Restricting credit card rates and fees is not a good idea during a financial crisis

In today's New York Times it was reported that the Obama administration is supporting legislation to limit the fees and rates credit card companies can charge people (Obama Pressures Credit Card Issuers on Rates, NY Times 2009-04-24). This seems to me to be a really dumb move.

What are banks going to do if they can't raise rates and fees on their higher risk credit customers enough to cover their default risk? That's right: The banks are going to get out of the business of offering credit cards to higher risk borrowers. Which is probably for the best for the people who get cut off (borrowing on credit cards to finance consumption is always and everywhere a poor financial strategy). And it would be a great idea if we weren't in a recession. But isn't reducing the availability of consumer credit during a recession attributed to a credit crunch kind of a dumb move?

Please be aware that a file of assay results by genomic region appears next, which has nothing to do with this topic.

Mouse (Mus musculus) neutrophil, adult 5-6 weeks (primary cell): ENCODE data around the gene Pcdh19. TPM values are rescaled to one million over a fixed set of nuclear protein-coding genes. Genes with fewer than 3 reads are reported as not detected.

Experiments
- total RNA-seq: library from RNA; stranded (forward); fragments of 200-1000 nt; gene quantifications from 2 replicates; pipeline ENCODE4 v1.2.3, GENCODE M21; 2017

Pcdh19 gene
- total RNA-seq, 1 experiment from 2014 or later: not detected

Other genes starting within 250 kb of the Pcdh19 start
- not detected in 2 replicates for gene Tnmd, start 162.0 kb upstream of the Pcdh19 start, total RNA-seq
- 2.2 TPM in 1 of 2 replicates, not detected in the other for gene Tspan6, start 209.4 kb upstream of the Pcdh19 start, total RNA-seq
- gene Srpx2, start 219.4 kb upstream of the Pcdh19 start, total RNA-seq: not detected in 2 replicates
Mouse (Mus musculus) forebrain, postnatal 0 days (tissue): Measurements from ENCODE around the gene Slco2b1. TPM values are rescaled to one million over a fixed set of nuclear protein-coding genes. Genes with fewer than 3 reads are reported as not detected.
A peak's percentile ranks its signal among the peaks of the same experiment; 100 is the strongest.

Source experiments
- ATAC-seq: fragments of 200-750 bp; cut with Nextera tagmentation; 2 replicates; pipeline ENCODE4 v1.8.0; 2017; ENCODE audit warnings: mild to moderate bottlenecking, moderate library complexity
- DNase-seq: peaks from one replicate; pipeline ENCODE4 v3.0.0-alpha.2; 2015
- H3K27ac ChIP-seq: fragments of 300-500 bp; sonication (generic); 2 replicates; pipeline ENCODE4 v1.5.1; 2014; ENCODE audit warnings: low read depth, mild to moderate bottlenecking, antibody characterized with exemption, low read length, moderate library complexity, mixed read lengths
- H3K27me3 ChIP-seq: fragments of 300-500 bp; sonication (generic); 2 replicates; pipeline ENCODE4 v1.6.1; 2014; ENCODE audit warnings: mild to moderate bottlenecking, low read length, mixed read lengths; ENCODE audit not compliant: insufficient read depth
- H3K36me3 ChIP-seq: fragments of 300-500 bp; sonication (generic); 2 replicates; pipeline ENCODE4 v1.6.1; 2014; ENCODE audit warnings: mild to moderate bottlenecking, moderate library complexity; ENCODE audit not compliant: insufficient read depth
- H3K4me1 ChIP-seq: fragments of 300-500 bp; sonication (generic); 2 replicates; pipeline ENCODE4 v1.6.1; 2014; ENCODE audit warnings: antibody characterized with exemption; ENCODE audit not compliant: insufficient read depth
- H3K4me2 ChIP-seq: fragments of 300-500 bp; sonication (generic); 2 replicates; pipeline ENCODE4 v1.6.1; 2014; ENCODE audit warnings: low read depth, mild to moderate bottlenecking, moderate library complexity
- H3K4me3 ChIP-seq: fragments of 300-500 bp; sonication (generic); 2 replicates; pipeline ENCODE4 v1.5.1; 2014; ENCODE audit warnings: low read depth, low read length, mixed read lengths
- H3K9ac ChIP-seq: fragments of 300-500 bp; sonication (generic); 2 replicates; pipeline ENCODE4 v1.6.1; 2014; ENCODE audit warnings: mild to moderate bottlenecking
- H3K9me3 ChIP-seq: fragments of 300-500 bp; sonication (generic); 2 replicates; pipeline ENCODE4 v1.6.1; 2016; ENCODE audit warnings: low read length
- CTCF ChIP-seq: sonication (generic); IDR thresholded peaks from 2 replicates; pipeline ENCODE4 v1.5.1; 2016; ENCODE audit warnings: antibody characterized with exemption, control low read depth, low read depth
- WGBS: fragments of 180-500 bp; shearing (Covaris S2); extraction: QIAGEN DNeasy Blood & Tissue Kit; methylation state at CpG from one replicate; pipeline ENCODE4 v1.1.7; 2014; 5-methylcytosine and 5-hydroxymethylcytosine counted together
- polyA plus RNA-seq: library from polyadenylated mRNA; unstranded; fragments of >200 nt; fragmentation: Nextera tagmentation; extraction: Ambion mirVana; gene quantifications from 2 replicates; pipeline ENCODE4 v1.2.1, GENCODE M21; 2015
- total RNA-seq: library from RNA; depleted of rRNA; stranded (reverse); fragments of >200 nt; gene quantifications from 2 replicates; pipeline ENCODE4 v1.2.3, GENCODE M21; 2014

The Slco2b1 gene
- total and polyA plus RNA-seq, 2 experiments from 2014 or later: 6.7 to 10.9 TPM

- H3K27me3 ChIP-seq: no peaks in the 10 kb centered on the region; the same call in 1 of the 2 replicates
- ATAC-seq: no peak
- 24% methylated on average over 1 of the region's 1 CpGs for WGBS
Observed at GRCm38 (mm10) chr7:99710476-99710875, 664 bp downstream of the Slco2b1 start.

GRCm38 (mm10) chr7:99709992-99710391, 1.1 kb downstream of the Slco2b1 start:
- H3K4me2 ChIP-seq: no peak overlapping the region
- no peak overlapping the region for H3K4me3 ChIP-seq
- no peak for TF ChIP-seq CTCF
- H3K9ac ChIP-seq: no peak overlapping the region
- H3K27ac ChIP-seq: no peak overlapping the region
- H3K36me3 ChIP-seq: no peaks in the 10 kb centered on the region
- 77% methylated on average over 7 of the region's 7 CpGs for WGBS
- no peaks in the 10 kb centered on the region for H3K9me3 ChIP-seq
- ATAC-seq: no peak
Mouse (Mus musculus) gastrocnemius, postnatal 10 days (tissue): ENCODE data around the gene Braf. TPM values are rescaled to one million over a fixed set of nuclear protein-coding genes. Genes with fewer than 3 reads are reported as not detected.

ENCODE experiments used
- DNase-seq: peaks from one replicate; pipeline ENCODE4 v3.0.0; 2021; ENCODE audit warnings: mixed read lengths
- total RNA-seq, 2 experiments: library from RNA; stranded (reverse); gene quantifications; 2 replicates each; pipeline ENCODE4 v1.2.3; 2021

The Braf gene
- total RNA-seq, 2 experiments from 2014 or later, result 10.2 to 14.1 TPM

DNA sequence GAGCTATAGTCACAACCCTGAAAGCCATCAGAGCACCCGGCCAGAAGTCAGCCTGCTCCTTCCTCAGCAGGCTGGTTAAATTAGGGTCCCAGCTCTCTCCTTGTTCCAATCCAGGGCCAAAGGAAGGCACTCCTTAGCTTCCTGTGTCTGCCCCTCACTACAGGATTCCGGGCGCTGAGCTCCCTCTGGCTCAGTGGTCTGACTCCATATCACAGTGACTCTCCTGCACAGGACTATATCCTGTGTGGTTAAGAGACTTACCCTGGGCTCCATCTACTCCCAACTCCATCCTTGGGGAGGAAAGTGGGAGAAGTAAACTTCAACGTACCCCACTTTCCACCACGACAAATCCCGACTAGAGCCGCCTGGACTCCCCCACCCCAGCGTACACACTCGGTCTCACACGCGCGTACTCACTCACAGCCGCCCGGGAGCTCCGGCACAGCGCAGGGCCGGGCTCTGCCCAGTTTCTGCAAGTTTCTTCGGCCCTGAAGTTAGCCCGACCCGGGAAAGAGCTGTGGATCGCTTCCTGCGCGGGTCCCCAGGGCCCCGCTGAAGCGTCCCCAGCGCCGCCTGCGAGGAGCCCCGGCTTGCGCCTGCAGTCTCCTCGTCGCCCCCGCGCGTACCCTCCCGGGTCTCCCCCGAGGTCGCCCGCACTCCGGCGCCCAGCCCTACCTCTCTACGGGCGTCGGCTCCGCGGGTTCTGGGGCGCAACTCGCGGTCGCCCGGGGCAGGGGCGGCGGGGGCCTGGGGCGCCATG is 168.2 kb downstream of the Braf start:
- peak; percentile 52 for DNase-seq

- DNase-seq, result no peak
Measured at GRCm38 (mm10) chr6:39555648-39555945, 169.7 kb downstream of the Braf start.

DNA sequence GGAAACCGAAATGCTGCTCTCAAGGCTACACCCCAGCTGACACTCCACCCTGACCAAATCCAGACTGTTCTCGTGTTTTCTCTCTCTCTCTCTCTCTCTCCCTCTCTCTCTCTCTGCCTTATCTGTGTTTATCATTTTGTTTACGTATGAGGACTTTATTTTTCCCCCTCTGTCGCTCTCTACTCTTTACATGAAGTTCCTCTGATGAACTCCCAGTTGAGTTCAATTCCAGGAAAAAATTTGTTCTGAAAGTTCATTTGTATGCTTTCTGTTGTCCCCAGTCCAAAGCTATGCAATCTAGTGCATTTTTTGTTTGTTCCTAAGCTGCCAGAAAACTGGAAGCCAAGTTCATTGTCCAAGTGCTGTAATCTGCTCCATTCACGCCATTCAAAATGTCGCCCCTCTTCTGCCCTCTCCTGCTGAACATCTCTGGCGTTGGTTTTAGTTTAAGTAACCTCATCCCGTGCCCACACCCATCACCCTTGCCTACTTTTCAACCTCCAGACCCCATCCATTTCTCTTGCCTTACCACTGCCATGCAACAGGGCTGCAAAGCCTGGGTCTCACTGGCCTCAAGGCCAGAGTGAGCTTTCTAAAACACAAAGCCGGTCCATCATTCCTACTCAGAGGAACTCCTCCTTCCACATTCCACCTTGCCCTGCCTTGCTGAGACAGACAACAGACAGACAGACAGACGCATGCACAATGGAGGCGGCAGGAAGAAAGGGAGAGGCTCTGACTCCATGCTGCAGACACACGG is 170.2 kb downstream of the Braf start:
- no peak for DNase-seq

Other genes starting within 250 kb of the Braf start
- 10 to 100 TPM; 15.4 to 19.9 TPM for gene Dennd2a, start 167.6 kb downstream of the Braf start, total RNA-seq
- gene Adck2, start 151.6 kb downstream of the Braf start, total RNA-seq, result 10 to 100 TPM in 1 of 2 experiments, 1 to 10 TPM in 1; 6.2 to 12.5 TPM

On a related front, what is going to happen if banks are not allowed to raise rates and fees on existing credit card balances as the risk of default on those existing loan balances increases? That's right: The banks are going to lose even more money and they are going to need an even bigger bailout from the government to survive. In effect, the costs will be shifted from the higher risk borrowers to the taxpayer. Which makes me feel like a chump for being a taxpayer but not a borrower.

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